Author: Alexander Patananan
Date: December 2008
The Loose Connection
Probably one of the most interesting stories that I have heard over the years has been the true tale of Dr. Herbert Jackson. Dr. Jackson was a Christian missionary who, when he got to the mission field, was assigned a vehicle that could start only with a running push. After a while of debating what to do, Dr. Jackson struck gold he went to a nearby school and got permission from the principle to take some of the students out of class momentarily to push his car. Genius! After being pushed, the missionary would either park his car on a downhill or leave the engine on. This technique was full proof for roughly two years.
Unfortunately, bad health caused Dr. Jackson to leave the mission field, and a new missionary was sent to replace him. Upon introducing the new missionary to the area and its customs, he began to explain his technique of using the vehicle effectively. The new man started to look under the hood, and before Dr. Jackson could get to his "park the car on a slope" step, the man interrupted and proclaimed, "Why, Dr. Jackson, I believe the only trouble is this loose cable!" After twisting the cable into its proper place, the man jumped into the car, turned the ignition switch, and VRRROMMM, the car was off to Jackson's shock! Dr. Jackson became so comfortable with his car starting technique that he failed to realize that it was actually a loose connection that prevented him from putting the vehicle's true power to use!
Has there ever been a time when you have produced great data, but have had great difficulty in connecting it in a well defined paper? If you have been a scientist for any length of time, you would know exactly what I mean. As the Senior Research Editor at the Journal of Young Investigators, I have seen a significant number of papers miss getting published due to manuscripts that failed to adequately explain their work. The research could have been exciting and important, but the way in which it was presented made it appear to people who did not actually conduct the research to be insignificant and nonpublishable. The connection between the research and writing was loose, causing the project to fail. Unlike our missionary however, in the competitive field of science there is usually no running push. But is there a cure for this? Let me give you a few points to think about.
First, create a story when writing your manuscript. Have you ever been to a movie, but left empty due to a plot that was not interconnected and fluid? It made you regret seeing the movie didn't it? The same applies to science writing. No matter whether you are writing a biology, chemistry, engineering, or psychology manuscript, a story always needs to be developed in order to be published. This is best accomplished by arranging your data in a way that anticipates the readers' next questions. For example, if you are discussing the affects of adenine-thymine tracts in DNA bending, you may first discuss how an A tract may influence DNA folding. Obviously, the reader's next question would be "So what happens if I delete this tract?" A well written report would have answered this in the next section. One does not go from discussing A tract influence on DNA folding to the influence of G-quartets on folding, and then come back to the deletion experiments. Although they describe the same relative topic, the flow is nonexistent.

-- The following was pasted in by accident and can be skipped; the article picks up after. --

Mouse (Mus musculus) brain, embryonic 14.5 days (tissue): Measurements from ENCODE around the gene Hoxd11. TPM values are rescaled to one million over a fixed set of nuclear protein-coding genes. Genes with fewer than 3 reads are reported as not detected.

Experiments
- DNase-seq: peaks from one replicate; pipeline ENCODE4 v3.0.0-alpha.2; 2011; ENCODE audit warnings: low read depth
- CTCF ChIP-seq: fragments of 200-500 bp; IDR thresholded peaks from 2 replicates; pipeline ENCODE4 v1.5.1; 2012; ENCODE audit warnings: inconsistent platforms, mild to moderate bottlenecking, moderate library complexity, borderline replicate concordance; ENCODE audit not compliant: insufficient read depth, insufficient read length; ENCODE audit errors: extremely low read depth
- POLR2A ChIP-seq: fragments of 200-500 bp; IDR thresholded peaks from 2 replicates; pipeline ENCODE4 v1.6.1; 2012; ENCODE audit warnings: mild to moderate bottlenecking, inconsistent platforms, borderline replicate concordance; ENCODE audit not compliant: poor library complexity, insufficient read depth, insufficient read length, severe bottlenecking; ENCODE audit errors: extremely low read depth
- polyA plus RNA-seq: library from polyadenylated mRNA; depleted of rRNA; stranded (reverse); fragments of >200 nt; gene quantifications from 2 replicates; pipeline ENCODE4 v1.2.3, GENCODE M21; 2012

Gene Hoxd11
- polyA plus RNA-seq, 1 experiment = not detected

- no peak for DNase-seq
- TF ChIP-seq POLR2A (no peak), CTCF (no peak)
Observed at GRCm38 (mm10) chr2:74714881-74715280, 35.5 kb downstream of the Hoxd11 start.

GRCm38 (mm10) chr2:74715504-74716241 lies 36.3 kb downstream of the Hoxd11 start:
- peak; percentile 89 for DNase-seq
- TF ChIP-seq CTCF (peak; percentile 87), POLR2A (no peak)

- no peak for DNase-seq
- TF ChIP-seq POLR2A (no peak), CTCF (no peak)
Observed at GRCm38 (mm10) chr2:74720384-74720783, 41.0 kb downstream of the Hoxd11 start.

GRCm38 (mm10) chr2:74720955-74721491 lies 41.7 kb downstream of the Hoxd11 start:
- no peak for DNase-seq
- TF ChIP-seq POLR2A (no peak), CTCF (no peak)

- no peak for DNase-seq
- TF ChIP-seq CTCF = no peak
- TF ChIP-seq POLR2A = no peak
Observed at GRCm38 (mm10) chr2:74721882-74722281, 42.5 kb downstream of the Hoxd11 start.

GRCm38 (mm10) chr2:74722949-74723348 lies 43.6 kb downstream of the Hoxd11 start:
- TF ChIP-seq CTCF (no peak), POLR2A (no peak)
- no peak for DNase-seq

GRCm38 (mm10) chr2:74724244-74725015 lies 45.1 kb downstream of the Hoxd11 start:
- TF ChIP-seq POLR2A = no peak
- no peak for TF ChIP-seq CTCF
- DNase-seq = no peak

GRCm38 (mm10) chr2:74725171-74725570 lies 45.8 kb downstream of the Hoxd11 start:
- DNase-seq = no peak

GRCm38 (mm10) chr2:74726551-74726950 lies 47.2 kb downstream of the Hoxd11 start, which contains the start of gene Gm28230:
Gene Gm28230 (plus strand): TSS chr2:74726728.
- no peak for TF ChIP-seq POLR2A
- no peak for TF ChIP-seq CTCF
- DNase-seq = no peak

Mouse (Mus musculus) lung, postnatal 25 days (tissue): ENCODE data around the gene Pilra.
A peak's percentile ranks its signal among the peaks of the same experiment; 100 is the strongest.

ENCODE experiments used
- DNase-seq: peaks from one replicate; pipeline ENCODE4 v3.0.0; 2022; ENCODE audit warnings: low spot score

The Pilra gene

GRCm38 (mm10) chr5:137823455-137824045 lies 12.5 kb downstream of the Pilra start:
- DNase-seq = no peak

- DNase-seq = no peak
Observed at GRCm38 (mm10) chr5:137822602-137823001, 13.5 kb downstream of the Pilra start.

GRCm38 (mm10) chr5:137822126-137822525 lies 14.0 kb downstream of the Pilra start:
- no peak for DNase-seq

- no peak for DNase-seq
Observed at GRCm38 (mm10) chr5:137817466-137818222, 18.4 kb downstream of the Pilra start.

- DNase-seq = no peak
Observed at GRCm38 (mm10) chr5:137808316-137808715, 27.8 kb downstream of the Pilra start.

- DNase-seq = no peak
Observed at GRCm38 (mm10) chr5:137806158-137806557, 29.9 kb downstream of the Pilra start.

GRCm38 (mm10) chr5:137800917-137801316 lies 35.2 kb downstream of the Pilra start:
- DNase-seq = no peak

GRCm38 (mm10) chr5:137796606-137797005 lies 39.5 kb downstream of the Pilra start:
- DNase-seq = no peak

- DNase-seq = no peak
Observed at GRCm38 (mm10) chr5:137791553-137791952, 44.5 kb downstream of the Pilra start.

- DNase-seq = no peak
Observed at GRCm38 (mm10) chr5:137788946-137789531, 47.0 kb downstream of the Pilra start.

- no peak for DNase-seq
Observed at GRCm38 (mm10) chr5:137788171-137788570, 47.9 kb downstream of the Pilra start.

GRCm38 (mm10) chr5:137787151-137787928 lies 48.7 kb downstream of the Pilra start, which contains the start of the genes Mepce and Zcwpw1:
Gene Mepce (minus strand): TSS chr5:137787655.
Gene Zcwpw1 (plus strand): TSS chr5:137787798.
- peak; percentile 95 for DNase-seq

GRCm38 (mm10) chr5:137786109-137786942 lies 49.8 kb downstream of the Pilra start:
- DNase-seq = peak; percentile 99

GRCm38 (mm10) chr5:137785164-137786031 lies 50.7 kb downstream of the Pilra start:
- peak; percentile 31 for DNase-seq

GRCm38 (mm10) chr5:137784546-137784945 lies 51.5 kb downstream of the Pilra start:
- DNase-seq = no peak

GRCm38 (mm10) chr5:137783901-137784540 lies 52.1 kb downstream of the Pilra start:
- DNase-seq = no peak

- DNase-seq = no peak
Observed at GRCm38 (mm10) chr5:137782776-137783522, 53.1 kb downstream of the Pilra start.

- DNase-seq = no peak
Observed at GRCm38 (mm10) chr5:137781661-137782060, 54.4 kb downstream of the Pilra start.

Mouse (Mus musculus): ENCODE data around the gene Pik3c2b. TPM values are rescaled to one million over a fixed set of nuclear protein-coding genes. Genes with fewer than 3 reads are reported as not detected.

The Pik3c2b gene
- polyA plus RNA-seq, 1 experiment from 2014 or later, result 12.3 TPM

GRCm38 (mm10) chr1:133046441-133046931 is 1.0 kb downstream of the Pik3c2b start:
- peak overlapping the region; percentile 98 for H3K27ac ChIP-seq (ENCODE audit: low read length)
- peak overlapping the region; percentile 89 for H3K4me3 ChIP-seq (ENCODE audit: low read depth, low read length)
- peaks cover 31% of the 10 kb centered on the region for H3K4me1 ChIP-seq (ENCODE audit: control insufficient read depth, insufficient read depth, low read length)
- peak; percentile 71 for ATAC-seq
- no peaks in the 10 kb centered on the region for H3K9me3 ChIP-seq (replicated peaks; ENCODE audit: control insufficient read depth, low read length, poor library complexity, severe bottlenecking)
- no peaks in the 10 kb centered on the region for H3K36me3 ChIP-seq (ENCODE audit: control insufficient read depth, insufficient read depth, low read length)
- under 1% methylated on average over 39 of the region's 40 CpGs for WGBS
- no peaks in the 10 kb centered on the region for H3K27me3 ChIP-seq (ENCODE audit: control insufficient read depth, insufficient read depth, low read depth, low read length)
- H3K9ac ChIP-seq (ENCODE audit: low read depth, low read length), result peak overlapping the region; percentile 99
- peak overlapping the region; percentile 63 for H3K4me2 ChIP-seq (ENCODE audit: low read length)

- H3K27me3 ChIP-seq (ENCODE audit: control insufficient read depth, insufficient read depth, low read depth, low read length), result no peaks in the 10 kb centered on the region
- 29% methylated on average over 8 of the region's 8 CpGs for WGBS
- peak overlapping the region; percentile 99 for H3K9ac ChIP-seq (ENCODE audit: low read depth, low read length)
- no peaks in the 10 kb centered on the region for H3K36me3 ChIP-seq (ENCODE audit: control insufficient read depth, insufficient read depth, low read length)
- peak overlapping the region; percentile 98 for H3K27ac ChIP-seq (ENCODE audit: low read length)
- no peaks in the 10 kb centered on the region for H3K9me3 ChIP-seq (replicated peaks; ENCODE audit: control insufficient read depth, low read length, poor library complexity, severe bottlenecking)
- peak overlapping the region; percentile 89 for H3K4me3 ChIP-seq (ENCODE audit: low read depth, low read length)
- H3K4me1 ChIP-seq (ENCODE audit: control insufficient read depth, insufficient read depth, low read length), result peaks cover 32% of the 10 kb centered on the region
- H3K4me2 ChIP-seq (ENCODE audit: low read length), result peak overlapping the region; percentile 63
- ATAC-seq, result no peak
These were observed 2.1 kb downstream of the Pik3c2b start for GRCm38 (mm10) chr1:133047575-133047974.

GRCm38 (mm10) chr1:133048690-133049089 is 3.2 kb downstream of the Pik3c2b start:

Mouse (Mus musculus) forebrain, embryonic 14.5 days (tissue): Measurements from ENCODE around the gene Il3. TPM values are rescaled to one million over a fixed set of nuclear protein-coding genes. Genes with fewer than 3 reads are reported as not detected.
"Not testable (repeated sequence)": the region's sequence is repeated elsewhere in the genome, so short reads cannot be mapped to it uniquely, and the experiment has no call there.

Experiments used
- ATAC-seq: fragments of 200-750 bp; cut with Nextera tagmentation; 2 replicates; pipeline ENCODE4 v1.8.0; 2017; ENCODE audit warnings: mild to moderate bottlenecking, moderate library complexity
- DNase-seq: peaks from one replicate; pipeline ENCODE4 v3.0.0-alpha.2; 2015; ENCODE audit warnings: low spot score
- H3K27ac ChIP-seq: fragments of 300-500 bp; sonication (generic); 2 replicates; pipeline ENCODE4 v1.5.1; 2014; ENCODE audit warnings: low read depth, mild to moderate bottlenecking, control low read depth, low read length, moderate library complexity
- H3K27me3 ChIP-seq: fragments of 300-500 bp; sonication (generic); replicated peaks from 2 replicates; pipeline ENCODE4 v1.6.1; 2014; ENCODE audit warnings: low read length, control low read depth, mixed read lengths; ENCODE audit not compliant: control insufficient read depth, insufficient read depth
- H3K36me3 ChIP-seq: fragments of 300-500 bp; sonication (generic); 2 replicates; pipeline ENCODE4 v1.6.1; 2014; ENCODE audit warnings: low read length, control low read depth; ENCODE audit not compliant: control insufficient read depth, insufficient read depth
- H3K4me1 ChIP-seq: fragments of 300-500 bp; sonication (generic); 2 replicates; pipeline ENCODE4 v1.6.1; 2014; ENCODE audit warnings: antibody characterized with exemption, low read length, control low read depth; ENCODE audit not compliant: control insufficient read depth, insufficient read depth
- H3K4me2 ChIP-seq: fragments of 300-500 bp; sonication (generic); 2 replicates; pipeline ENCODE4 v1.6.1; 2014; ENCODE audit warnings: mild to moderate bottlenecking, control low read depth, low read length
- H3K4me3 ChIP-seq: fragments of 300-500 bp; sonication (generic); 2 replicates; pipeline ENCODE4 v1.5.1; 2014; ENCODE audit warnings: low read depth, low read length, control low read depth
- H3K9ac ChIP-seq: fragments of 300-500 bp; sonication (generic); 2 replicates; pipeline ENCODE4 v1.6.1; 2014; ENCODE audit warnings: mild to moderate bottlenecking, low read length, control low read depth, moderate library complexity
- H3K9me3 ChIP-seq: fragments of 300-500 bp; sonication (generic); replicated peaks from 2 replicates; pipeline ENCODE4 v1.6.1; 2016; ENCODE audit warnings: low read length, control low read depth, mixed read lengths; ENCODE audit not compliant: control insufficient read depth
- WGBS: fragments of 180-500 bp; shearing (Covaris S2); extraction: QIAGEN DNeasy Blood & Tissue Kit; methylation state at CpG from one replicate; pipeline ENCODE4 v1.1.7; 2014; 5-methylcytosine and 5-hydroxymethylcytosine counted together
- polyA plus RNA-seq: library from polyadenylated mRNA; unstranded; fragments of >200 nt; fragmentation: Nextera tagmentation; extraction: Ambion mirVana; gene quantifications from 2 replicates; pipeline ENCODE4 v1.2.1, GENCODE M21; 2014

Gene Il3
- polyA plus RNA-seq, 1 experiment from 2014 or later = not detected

Second, abide by the submission policies. It is amazing to me how many individuals fail to properly format their manuscripts according to submission guidelines. For example, if a journal states that an abstract should be less than 400 words, obey that rule. If a journal states that citations should be a particular format, obey the rule or, if it is unclear what format is being referred to, email the editors. If a journal states that figures should be in JPEG files separate from the main text, obey the rule! Also, do not simply obey 5 of the 7 guidelines, but obey all of the rules! Furthermore, it is a little known fact, but obeying the submission guidelines is one of the ways that editors decide on whether a manuscript should be published. If someone is not careful in making sure that they are following each step in preparing a manuscript, were they equally as careful in preparing that important experiment? As an editor, seeing a manuscript that is not formatted according to the guidelines is frustrating, and organizing everything into a readable format takes time away from us that could be spent analyzing the manuscript.
Finally, write your manuscripts so that they are as specific and precise as possible. It is amazing how many times I see explanations written in entire paragraphs that could have been equally described in one sentence. Not only is it frustrating for the reader to look through pages of unnecessary descriptions, but it also takes valuable space away from the author to explain his point. One of the most important places where this is especially valid is the title and abstract. When a reader is looking through a list of articles, the title and abstract are usually the first thing observed. Therefore make them short, but informative, engaging, and entertaining! If you cannot hook the author into reading your manuscript with the first few sentences, chances are that these first few sentences will be all that are read. You have disengaged the reader in a loose connection.
If you have any questions on how to write better, feel free to contact me at firstname.lastname@example.org. Also, stay tune to next month's Visit with the SRE editorial and learn how to write that perfect abstract!